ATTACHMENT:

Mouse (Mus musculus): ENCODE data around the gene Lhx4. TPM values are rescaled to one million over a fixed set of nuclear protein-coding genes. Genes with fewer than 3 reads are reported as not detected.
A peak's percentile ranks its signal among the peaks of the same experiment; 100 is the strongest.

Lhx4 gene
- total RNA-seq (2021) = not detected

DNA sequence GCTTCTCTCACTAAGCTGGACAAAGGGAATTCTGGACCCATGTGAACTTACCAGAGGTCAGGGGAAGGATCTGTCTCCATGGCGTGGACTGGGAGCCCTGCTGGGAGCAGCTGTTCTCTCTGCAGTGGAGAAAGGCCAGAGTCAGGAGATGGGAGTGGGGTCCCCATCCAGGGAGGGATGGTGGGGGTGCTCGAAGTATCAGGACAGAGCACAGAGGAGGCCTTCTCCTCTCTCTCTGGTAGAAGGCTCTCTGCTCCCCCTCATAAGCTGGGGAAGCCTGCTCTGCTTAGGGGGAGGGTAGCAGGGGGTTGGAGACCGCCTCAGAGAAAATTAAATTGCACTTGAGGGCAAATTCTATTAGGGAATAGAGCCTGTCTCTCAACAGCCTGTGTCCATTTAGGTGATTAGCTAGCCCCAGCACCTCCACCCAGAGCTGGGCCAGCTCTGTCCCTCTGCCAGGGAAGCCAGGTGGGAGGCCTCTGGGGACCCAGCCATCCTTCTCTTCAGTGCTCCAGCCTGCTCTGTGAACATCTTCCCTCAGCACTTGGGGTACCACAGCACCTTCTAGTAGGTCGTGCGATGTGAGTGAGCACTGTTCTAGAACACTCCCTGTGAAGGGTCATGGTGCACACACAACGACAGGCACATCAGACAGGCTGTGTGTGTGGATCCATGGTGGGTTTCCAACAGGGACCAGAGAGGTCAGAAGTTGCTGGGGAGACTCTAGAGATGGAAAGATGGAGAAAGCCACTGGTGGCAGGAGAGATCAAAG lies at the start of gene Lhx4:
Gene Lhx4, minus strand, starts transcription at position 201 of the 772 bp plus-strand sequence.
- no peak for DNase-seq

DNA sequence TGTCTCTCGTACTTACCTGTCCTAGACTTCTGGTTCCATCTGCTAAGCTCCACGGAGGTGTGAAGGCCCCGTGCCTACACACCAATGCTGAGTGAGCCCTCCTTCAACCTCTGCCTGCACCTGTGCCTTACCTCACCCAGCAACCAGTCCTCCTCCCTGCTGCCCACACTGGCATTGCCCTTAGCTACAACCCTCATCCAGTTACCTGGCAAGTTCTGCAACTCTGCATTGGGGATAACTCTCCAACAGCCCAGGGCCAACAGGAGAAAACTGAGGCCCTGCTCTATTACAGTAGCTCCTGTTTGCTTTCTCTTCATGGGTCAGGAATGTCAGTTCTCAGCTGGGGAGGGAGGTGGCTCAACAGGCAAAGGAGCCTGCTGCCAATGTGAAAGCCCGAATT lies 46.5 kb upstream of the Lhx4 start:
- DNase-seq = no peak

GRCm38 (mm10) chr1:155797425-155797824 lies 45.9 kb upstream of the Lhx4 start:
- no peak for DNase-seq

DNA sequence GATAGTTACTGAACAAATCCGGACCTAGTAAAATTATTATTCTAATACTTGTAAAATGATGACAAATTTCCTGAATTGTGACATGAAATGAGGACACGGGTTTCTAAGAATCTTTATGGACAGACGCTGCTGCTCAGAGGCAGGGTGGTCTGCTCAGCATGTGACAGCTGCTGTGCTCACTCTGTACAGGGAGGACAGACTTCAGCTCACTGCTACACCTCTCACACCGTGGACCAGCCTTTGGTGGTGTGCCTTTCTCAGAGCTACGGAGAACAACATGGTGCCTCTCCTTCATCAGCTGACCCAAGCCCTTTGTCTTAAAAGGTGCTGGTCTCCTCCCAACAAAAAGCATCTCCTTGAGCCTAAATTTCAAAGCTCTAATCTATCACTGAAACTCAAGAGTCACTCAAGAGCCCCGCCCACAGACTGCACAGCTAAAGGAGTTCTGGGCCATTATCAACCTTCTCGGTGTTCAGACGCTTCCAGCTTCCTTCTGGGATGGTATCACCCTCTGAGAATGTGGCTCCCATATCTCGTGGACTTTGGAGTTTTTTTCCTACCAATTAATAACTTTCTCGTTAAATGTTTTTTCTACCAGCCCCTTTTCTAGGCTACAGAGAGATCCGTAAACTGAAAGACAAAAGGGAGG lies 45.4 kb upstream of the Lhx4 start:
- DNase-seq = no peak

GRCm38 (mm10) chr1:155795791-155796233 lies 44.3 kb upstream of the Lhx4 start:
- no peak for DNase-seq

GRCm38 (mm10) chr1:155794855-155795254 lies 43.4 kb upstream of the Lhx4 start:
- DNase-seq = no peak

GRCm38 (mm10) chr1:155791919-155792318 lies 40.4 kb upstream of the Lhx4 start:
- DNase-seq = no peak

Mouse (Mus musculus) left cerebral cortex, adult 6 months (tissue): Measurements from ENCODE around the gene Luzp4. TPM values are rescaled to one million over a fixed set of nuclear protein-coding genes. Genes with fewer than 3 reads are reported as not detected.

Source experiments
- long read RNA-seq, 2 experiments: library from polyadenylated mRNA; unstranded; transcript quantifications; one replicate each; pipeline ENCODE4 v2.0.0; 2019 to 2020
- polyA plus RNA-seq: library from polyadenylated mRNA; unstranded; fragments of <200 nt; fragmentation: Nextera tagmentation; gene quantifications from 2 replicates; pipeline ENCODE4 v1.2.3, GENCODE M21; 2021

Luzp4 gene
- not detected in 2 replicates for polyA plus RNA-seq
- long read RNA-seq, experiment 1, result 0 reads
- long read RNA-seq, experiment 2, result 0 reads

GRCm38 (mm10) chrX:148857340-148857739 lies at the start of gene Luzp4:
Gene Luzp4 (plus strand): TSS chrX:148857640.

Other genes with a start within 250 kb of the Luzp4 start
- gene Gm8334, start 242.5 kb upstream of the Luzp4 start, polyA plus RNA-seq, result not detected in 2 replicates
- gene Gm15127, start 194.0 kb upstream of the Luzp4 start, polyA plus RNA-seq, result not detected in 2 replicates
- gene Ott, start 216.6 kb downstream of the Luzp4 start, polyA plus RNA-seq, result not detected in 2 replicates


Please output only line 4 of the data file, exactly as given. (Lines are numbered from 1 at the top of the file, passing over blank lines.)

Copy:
- total RNA-seq (2021) = not detected